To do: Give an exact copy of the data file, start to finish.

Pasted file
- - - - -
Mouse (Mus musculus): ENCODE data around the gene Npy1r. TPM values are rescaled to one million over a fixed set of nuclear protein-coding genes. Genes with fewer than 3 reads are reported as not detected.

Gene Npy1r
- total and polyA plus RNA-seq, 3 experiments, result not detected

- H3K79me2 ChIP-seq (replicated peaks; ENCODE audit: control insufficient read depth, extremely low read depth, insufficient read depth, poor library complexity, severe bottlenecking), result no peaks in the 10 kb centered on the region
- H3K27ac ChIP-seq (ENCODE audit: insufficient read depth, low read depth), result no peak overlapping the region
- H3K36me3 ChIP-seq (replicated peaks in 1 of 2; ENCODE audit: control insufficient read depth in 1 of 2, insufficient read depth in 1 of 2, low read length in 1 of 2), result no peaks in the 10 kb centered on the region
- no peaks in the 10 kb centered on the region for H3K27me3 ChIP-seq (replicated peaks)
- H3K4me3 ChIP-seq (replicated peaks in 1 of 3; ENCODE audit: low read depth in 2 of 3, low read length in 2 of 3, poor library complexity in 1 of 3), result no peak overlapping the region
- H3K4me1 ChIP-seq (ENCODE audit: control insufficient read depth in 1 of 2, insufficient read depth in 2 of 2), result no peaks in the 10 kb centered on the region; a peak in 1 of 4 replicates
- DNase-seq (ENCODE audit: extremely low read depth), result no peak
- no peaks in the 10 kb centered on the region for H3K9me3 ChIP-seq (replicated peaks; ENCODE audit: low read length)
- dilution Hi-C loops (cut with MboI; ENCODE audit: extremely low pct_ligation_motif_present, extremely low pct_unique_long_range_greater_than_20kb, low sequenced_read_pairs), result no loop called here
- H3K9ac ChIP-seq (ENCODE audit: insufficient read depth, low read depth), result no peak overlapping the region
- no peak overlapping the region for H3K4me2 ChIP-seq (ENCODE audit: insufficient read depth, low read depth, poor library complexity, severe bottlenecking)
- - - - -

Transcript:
Mouse (Mus musculus): ENCODE data around the gene Npy1r. TPM values are rescaled to one million over a fixed set of nuclear protein-coding genes. Genes with fewer than 3 reads are reported as not detected.

Gene Npy1r
- total and polyA plus RNA-seq, 3 experiments, result not detected

- H3K79me2 ChIP-seq (replicated peaks; ENCODE audit: control insufficient read depth, extremely low read depth, insufficient read depth, poor library complexity, severe bottlenecking), result no peaks in the 10 kb centered on the region
- H3K27ac ChIP-seq (ENCODE audit: insufficient read depth, low read depth), result no peak overlapping the region
- H3K36me3 ChIP-seq (replicated peaks in 1 of 2; ENCODE audit: control insufficient read depth in 1 of 2, insufficient read depth in 1 of 2, low read length in 1 of 2), result no peaks in the 10 kb centered on the region
- no peaks in the 10 kb centered on the region for H3K27me3 ChIP-seq (replicated peaks)
- H3K4me3 ChIP-seq (replicated peaks in 1 of 3; ENCODE audit: low read depth in 2 of 3, low read length in 2 of 3, poor library complexity in 1 of 3), result no peak overlapping the region
- H3K4me1 ChIP-seq (ENCODE audit: control insufficient read depth in 1 of 2, insufficient read depth in 2 of 2), result no peaks in the 10 kb centered on the region; a peak in 1 of 4 replicates
- DNase-seq (ENCODE audit: extremely low read depth), result no peak
- no peaks in the 10 kb centered on the region for H3K9me3 ChIP-seq (replicated peaks; ENCODE audit: low read length)
- dilution Hi-C loops (cut with MboI; ENCODE audit: extremely low pct_ligation_motif_present, extremely low pct_unique_long_range_greater_than_20kb, low sequenced_read_pairs), result no loop called here
- H3K9ac ChIP-seq (ENCODE audit: insufficient read depth, low read depth), result no peak overlapping the region
- no peak overlapping the region for H3K4me2 ChIP-seq (ENCODE audit: insufficient read depth, low read depth, poor library complexity, severe bottlenecking)